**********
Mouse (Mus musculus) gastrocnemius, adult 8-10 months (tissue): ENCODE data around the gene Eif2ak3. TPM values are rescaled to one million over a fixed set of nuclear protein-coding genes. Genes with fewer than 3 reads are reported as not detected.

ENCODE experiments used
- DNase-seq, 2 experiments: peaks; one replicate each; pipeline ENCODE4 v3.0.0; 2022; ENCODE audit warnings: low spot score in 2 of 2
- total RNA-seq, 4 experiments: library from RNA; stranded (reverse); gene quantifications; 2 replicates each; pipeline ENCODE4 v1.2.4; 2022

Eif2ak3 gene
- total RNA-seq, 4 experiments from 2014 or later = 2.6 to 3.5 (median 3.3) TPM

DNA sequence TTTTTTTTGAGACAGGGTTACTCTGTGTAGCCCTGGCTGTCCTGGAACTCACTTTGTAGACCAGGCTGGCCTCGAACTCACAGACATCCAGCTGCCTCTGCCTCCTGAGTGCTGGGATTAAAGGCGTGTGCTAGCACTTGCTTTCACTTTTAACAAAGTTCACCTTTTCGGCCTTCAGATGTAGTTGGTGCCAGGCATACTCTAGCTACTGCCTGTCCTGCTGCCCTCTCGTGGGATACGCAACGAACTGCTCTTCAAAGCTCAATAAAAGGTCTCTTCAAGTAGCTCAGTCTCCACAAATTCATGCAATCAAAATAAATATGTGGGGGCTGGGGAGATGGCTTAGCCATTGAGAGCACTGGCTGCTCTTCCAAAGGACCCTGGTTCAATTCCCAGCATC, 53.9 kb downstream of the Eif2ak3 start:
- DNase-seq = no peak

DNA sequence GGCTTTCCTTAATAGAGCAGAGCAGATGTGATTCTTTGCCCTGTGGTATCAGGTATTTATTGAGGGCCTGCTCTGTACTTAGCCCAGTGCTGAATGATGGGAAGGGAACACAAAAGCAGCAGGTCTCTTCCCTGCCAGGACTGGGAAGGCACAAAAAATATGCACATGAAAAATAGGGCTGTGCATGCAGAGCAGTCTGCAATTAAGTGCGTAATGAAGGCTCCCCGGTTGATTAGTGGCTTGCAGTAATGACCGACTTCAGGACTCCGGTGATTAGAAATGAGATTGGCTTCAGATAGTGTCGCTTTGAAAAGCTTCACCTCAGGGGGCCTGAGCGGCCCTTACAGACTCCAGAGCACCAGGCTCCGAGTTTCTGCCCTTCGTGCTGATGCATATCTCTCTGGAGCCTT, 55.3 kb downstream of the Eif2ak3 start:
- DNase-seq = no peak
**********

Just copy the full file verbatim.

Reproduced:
Mouse (Mus musculus) gastrocnemius, adult 8-10 months (tissue): ENCODE data around the gene Eif2ak3. TPM values are rescaled to one million over a fixed set of nuclear protein-coding genes. Genes with fewer than 3 reads are reported as not detected.

ENCODE experiments used
- DNase-seq, 2 experiments: peaks; one replicate each; pipeline ENCODE4 v3.0.0; 2022; ENCODE audit warnings: low spot score in 2 of 2
- total RNA-seq, 4 experiments: library from RNA; stranded (reverse); gene quantifications; 2 replicates each; pipeline ENCODE4 v1.2.4; 2022

Eif2ak3 gene
- total RNA-seq, 4 experiments from 2014 or later = 2.6 to 3.5 (median 3.3) TPM

DNA sequence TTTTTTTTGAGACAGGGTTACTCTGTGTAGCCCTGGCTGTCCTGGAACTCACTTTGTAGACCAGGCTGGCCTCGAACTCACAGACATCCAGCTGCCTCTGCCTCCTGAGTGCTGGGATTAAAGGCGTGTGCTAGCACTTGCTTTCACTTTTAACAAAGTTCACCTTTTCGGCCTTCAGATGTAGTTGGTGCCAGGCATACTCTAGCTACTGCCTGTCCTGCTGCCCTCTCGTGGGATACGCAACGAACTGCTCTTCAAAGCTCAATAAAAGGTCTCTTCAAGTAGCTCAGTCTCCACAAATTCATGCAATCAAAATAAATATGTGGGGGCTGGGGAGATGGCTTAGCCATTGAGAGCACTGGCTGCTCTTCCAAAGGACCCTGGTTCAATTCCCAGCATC, 53.9 kb downstream of the Eif2ak3 start:
- DNase-seq = no peak

DNA sequence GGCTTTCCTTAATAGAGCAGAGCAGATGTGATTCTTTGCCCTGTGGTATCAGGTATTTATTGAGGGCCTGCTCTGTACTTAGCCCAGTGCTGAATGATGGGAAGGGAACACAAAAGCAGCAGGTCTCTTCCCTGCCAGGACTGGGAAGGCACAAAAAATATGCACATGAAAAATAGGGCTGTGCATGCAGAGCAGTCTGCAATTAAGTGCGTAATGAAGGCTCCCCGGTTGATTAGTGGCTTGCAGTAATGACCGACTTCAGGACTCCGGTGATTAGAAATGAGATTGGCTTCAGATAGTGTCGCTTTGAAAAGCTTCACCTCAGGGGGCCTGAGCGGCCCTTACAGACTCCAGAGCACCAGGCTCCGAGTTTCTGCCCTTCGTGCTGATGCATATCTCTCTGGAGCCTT, 55.3 kb downstream of the Eif2ak3 start:
- DNase-seq = no peak